I just think art is so personal and it’s not perfunctory. There’s no right or wrong and it’s so subjective. I think it’s also a child’s first real place of form and expression about who they are. It creates a platform for them to execute a vision that they can’t really express anywhere else in their lives.
What has been your favorite moment with the organization?
MAS: I’ll never forget going to the Little Sisters of the Assumption, a center in Harlem, with Roberto Cavalli to make scarves. He came in from Italy, his company sent boxes of material, and Roberto was creating scarves with a group of 25 kids! They just had joy written all over them. It wasn’t just because they created something, but because they made something that they could remember the experience by.
Another one — I’m about six feet tall and in stilettos, I’m a giant. I had to act as Mary-Kate and Ashley’s body guards one time when they were hosting. They were so cool and didn’t come with guards. They’re just so down to earth! The paparazzi literally went crazy. I felt like yelling, ‘Step away!’ I was so protective of them and wanted them to be okay. Honestly, it was like I was their bodyguard trying to get them to a safe haven.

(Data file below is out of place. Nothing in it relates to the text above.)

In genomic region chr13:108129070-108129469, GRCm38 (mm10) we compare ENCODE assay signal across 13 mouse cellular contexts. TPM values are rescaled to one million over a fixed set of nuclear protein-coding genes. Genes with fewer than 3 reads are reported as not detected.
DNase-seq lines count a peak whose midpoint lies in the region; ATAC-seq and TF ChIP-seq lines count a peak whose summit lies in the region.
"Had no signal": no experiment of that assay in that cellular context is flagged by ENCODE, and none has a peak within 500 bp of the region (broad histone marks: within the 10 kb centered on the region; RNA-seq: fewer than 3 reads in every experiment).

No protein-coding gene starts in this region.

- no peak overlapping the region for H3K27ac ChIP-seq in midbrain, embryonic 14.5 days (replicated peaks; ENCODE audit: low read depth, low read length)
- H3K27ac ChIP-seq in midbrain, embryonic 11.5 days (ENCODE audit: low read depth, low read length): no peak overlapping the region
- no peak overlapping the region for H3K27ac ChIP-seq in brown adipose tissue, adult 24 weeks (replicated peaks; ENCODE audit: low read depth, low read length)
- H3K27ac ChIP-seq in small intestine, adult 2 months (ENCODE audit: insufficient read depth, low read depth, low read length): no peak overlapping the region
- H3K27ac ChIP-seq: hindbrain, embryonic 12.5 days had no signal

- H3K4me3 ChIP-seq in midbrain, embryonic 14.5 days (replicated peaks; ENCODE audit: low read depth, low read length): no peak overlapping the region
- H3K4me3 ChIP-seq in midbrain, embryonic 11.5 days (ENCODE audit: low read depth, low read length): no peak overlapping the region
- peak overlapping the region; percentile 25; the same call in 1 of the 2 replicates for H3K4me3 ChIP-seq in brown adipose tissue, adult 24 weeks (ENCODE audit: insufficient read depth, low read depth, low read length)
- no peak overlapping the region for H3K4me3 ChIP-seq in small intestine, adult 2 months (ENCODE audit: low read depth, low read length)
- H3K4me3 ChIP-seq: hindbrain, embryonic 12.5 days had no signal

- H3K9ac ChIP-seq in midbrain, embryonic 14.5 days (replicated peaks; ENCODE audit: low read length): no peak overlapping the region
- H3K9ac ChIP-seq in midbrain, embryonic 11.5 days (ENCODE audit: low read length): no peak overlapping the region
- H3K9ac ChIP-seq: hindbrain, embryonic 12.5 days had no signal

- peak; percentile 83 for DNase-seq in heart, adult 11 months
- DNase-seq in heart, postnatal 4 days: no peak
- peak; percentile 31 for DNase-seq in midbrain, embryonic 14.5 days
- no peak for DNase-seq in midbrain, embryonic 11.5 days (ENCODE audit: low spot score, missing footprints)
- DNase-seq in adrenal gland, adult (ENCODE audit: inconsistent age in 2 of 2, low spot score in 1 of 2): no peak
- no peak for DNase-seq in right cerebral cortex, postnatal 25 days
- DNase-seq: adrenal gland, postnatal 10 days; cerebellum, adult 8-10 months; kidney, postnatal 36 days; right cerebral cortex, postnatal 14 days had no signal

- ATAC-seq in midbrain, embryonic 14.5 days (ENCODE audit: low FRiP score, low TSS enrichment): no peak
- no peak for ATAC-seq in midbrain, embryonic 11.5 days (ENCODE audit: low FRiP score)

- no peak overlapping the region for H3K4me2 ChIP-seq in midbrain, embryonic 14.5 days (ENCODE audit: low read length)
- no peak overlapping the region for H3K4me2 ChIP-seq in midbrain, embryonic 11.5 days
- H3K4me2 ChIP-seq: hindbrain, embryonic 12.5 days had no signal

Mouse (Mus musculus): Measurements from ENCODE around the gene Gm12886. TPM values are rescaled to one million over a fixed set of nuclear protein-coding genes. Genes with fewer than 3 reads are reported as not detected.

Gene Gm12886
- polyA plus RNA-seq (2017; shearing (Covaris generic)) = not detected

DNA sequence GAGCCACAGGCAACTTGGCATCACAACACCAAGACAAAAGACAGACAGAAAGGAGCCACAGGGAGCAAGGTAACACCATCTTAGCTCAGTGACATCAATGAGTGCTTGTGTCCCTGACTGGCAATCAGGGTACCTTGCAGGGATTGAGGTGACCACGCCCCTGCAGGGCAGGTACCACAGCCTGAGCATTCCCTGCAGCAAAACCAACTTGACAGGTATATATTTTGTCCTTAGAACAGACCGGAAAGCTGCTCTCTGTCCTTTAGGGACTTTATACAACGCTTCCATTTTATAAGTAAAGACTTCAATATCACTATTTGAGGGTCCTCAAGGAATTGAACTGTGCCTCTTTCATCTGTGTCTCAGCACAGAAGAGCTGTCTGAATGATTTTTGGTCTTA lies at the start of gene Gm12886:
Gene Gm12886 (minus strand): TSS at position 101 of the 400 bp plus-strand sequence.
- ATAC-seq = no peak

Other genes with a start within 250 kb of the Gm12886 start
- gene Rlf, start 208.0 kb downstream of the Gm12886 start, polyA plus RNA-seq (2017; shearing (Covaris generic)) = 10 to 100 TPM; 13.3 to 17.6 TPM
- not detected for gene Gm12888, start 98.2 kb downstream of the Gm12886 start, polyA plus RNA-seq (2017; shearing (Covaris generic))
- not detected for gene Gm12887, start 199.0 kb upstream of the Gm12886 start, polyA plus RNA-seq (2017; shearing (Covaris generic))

Speaking of the stylish Olsen twins, how did the committee become so fashion-focused?
MAS: A lot of it is based on friendship and people supporting others. People in the fashion community create and express themselves for the world to see and get inspired by. Think back to when today’s designers were young. What would happen if some of the great designers today weren’t allowed to put pencil to paper and draw a dress or didn’t have anyone to support their dream?
How have you seen the organization and auction grow?
AR: Just in the amount of sponsors and people who have jumped on board very gladly. I just think there are a lot of options today when a company is deciding on who they would choose to work with in a charity-related manner. The results are in the schools that participate, kids that want to join every Saturday, sponsors that want to jump on board, people who come to the auction, and artists who donate their work. We get great artists every year; it’s a huge reflection on the organization.
Do you have a favorite piece of art?
AR: That’s a very good question. Well, a very good friend and a favorite artist is Michele Oka Doner. So something from Michele, I would say.